Earlier this year, we launched the Teaching Value and Choosing Wisely Competition in conjunction with Costs of Care and the ABIM Foundation. Why a competition? Not surprisingly, traditional “literature review” yielded little by way of promising strategies for educators who wished to learn how to teach about value.
However, we had all learned of isolated stories of success, occasionally through attending professional meetings, sometimes via networking with colleagues, or more often through just plain word of mouth. To help bring these stories of success to the fore, we relied on a crowdsourcing model by launching a competition to engage a larger community of individuals to tell us their story. Of course, there were moments we wondered if we would get any submissions. Fortunately, we did not have anything to worry about! In June, we received 74 submissions, from 14 specialties with innovations and bright ideas that targeted both medical students, residents, faculty and interprofessional learners.
Reviewing each abstract to determine the most promising practices that could be easily scaled up to other institutions was not an easy task. One interesting struggle was the inherent tradeoff between feasibility and novelty — what was feasible may not have been so novel, while you were left wondering whether the most innovative abstracts would be feasible to implement. Fortunately, due to the outstanding expert panel of judges, we were able to narrow the field. While all the submissions were interesting and worthy in their own right, it was clear that there were some that rose to the top. For example, while every submission including some level of training, the most promising innovations and bright ideas employed methods beyond traditional training — such as a systems fix using electronic health records, a cultural change through valuing restraint, or oversight or feedback mechanisms to ensure trainees get the information they need to assess their practice at the point-of-care.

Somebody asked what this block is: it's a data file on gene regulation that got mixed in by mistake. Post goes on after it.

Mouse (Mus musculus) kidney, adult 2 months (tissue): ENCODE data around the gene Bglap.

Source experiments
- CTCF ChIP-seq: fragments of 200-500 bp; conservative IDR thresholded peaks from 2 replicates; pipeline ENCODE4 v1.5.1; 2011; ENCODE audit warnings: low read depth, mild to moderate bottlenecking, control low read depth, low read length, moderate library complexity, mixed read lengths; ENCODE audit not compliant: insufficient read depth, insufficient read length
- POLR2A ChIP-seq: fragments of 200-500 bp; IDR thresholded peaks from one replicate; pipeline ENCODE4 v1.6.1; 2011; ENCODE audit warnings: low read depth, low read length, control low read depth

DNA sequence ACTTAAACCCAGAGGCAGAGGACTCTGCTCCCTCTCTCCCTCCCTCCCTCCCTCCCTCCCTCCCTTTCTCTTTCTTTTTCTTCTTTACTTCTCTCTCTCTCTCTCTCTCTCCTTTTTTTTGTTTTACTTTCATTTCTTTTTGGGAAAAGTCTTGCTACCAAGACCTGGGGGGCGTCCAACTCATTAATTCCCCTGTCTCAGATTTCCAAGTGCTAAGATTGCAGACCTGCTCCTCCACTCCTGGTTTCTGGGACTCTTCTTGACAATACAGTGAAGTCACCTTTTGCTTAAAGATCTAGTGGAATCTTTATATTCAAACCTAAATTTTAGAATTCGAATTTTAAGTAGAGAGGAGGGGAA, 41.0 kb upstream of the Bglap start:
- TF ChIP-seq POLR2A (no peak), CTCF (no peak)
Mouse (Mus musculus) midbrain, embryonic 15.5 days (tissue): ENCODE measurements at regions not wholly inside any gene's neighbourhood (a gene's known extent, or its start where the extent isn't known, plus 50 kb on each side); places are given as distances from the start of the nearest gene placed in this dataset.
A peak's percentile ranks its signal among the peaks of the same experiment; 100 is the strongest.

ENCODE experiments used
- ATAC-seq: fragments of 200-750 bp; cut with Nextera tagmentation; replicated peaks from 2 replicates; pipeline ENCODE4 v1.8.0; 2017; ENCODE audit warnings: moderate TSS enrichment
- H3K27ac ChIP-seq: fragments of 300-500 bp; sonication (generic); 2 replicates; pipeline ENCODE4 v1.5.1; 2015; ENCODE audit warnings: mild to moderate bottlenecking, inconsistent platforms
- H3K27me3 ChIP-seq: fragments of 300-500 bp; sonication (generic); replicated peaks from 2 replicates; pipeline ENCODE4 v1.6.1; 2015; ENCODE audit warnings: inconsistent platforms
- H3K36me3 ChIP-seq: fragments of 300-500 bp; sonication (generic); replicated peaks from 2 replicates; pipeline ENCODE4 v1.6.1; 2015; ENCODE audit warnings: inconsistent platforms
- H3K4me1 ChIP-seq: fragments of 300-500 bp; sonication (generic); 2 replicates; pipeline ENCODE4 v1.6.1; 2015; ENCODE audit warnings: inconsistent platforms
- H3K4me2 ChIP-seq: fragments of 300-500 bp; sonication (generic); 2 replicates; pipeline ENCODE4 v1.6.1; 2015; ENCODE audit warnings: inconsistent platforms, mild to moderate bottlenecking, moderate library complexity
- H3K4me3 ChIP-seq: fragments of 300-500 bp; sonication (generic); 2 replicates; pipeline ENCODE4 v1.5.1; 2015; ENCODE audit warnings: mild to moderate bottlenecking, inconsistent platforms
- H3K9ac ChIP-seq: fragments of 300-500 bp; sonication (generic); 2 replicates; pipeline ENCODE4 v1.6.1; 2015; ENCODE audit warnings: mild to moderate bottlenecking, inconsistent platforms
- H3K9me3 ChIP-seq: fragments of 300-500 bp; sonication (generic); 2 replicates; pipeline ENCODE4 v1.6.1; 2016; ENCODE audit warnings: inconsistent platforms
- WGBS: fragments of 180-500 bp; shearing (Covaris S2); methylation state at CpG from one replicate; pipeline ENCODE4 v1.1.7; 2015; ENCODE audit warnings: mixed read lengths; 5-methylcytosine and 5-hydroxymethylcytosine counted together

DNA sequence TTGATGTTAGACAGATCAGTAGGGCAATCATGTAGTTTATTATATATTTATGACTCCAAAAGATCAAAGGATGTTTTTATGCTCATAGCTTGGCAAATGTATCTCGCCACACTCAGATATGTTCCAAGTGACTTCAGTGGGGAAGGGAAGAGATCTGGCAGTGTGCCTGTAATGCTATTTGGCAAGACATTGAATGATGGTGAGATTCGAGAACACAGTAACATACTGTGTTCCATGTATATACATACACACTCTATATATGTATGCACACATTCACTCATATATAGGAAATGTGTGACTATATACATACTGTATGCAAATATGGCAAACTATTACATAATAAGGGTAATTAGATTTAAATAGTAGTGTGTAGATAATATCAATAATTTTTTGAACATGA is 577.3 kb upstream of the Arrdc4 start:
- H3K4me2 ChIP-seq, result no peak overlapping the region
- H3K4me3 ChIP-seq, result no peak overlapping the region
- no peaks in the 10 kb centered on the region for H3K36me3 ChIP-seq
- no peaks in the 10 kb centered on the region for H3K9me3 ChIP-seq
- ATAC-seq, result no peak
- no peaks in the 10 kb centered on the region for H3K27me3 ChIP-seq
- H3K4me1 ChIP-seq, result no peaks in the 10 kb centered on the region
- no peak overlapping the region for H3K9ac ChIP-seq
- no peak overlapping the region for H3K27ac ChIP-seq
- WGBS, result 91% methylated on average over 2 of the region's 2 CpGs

Perhaps it is not surprising that several of our winners came from innovations or bright ideas developed by trainees or medical students. After all, the junior learners are on the sharp end of patient care and in the position to see the simplest and most elegant solutions to promote teaching value.
Giffin Daughtridge, a second year medical student at the University of Pennsylvania proposed linking third year medical students to actual patients to not only review their history, but also their actual medical bill. As emergency medicine residents at NYU, Michelle Lin and Larissa Laskowski were inspired by Hurricane Sandy to develop an easy to use curricular program for her peers. While serving as chief resident at Yale, Robert Fogerty instigated a friendly competition among medical students, interns, residents and attending physicians to reach the correct diagnosis with the fewest resources possible during morning report style conferences.
The methods employed to achieve success were equally diverse, ranging from repurposing traditional tools to using new methods altogether. Building on the traditional clinical vignette, Tanner Caverly and Brandon Combs launched the “Do No Harm Project” at the University of Colorado to collect vignettes about value to learn from. This program also informed the launch of “Teachable Moments” section in JAMA Internal Medicine that is now accepting submissions from trainees. Meanwhile, Amit Pahwa, Lenny Feldman, and Dan Brotman from Johns Hopkins University proposed individualized dashboards that would make lab and imaging use for each trainee available for feedback and benchmarking against their peers. And Steven Brown and Cheryl O’Malley at Banner Health proposed a local high-value competition that resulted in more than 40 entries from trainees. Drs. Brown and O’Malley plan to implement the most promising ones.
These are just a few of the innovations and bright ideas that were submitted. You can check out the entire list of innovation and bright ideas on the Teaching Value forum. Our hope is that this is just the start of developing a network of individuals interested in working together to transform medical education by incorporating principles of stewardship. So, in this case, we recommend that you follow this crowd.
Vineet Arora is an associate professor of medicine and assistant dean for scholarship and discovery, University of Chicago Pritzker School of Medicine. She is also director of education initiatives, Costs of Care. Neel Shah is a chief resident in obstetrics and gynecology at Massachusetts General Hospital and Brigham and Women’s Hospital. He is also founder and executive director, Costs of Care. Christopher Moriates is an assistant clinical professor of medicine, University of California San Francisco. Andy Levy is an internal medicine resident.